Trivial Flaws Mar an Excellent Game
Soulcalibur IV could be summarized like this; it's a fighting game, and a great one at that, but it's got some things which might annoy the average player as well as things that'll impress them.
The bulk of the game is extremely well done - it looks and plays smooth, each character is unique in appearance and fighting style, it has a lot of strategic depth, and there's finally online play. As a fighting game, it really succeeds with the basic systems as well as additional techniques to make battles more interesting. There's a tremendous amount of room for skill to be developed - guard impacts, rolls, critical finishes, and a hefty move list for every character definitely impress.
The characters are all customizable, not only in appearance but with equipment that changes statistics as well. You can play without the statistics affecting battle, instead creating characters for appearance sake only, as trying to maximize the statistics you want can end up with some pretty weird looking fighters. But overall, there's little fault in the extremely robust customization feature in the game.
When it comes to the rest of the 'icing' on the cake, however, it kind of fumbles. There's a story mode that quite frankly seems lazy on the part of the developers, as it consists of a couple (maybe six) easy matches and some short, cheesy cutscenes that oftentimes make no sense or just come off goofy. For a game so obsessed with themed characters and the story of it's two swords, it's awfully lame and is probably the worst thing about the game.
Arcade is as it should be, but it's hard to mess that up. The final single player mode, Tower of Lost Souls, is actually quite fun and poses a fair challenge, even to veteran players, because of the unlocked equipment you can earn while fighting your way upwards.
The final thing which may bother some is the art style. It's pretty over the top, even more than ever, and in some cases its almost comical. Crystallized armor, floating torsos, and massive breasts abound. Also, there are Star Wars characters present in the latest entry of the Soulcalibur series. To some these things can add to the inherently fantastical premise of the game, but to others it's just weird or downright creepy. Ultimately, it's a superficial thing and since almost every character can be customized, there's nothing stopping someone from changing anything they don't like about their fighter.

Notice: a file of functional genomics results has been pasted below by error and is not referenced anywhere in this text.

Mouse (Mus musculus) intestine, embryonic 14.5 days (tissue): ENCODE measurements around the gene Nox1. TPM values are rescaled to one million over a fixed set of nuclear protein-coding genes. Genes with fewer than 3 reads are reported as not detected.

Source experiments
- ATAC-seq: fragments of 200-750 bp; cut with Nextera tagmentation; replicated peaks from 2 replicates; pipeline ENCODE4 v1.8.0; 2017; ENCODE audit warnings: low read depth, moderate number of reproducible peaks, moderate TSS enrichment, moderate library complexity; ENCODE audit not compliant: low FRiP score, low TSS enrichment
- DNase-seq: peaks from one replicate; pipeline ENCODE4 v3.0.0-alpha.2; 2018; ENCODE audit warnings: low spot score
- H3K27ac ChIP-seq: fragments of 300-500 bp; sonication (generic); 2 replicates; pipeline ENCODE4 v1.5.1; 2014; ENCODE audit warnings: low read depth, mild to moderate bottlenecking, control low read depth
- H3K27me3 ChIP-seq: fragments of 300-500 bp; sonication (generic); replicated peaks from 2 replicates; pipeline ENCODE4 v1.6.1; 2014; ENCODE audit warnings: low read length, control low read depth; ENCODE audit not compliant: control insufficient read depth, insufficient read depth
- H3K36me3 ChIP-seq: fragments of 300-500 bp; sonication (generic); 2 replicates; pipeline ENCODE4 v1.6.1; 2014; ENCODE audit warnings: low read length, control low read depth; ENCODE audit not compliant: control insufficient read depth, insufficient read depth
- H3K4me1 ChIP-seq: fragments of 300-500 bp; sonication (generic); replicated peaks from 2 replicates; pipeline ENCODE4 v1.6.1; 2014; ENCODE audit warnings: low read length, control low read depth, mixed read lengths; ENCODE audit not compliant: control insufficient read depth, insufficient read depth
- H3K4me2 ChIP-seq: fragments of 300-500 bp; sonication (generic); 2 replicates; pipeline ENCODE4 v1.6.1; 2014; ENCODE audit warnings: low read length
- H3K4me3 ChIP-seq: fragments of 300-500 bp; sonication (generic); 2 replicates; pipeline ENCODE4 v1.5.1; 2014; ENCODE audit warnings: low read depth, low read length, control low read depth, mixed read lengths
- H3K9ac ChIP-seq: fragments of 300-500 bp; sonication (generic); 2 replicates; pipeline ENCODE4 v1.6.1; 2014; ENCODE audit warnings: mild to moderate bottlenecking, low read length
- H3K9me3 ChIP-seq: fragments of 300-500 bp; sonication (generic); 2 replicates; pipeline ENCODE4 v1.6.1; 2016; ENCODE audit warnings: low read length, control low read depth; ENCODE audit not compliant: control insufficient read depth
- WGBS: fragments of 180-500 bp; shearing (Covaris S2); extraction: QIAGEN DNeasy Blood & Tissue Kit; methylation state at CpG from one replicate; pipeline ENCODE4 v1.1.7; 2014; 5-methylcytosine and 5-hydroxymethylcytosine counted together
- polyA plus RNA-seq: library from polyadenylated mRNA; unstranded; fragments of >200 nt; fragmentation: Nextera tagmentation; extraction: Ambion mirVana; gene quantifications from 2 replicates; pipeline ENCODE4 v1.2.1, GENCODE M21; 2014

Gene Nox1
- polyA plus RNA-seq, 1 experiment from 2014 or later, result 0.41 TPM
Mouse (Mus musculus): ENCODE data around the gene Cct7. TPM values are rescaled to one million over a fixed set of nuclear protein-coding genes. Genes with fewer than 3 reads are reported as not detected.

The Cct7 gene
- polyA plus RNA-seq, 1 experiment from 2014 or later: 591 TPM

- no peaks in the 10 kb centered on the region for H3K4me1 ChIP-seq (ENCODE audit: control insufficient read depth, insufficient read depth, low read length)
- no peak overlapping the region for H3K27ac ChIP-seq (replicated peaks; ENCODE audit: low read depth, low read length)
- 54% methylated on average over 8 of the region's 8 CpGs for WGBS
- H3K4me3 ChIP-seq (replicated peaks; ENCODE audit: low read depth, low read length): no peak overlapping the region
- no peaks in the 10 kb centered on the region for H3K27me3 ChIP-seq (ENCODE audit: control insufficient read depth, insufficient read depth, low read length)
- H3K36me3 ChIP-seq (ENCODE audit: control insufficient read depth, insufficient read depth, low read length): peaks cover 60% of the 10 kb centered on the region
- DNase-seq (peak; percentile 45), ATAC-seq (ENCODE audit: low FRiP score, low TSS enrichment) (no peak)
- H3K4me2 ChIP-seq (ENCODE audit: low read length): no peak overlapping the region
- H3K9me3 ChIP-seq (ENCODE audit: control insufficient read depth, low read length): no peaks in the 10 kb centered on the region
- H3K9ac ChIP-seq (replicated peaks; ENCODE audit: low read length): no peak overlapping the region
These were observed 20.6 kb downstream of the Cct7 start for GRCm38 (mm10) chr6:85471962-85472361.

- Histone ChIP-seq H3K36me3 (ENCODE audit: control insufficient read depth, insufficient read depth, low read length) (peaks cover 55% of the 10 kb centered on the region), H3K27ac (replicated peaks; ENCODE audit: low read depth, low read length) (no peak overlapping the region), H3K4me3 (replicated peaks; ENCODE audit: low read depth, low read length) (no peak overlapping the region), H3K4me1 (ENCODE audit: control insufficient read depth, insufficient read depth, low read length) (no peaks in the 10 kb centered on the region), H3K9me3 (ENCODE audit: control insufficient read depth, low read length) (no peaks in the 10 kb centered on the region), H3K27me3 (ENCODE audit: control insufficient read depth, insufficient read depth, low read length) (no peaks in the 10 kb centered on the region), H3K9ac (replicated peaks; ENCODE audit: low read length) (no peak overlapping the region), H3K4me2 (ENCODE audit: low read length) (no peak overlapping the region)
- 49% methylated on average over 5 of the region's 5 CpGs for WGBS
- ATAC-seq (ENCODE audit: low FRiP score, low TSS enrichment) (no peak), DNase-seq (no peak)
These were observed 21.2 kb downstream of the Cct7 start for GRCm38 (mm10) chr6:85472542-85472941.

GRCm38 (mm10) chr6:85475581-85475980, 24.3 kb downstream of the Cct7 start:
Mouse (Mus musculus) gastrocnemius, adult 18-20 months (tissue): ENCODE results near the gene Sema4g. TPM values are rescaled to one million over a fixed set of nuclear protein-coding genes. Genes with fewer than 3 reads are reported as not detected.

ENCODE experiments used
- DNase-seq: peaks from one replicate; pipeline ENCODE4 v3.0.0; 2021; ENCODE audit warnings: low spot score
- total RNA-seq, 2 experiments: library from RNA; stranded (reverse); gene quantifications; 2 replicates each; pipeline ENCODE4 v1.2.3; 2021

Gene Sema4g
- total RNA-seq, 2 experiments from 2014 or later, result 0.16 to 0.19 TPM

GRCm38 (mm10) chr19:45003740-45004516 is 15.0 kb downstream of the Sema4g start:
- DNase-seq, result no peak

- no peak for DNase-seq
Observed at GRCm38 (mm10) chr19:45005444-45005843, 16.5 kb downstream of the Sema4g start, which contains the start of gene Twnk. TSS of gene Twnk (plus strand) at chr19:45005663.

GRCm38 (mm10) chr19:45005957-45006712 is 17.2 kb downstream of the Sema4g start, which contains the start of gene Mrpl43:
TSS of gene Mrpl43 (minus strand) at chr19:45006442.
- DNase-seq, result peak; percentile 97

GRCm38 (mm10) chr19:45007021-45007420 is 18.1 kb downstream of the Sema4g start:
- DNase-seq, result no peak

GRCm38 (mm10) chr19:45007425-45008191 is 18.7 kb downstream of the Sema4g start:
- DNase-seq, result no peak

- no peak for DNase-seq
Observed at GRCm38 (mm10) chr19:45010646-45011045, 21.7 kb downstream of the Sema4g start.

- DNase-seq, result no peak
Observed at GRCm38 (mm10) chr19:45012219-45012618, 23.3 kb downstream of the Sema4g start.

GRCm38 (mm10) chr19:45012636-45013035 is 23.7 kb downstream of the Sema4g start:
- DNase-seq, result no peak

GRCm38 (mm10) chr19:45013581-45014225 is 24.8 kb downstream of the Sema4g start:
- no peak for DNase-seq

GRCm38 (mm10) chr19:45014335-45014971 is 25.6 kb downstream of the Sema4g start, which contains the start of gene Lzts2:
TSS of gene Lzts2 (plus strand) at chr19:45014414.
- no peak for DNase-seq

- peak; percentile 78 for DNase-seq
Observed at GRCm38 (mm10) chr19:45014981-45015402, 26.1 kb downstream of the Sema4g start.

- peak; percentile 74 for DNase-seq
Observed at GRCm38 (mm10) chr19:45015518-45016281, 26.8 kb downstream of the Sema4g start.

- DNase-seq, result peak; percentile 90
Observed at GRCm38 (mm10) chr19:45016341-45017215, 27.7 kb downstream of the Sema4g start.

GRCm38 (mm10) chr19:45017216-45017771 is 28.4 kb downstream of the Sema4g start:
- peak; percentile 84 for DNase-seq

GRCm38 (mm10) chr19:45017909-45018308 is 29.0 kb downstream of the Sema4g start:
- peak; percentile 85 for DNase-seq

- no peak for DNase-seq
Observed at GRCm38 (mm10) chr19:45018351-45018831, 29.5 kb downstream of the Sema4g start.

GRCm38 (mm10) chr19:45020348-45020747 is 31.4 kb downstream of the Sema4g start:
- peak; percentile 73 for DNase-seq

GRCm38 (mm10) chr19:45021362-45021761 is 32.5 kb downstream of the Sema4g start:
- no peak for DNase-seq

The graphics are great, with the level of detail and fluid animation work being highlights of what you'll see as the fighters do their thing on screen. Soul Calibur IV's voice and music work aren't as good as the visuals, and are pretty average at best... with the voices being annoying at worst. They can be changed to their native Japanese, which is a plus, and the stages themselves are actually pretty impressive visually.
As a fighting game, it's definitely an achievement. It tops every previous Soul Calibur (Soulcalibur?) game in mechanics and polish and is up there at the top with the very best of this generation. The visuals, most importantly the animations, are extremely well done and help immerse you into each fight. However, the rest of the game will be hit-or-miss for a lot of players - a lot of the single player content is antiquated (Arcade) or just plain sucks (Story) and the visual style of the game is a like it or hate it affair. Because it succeeds in the most important ways for a fighting game, with the actual fighting system, it would be an easy game to recommend to anyone who likes the genre, and overall, Soulcalibur IV comes of as a great game.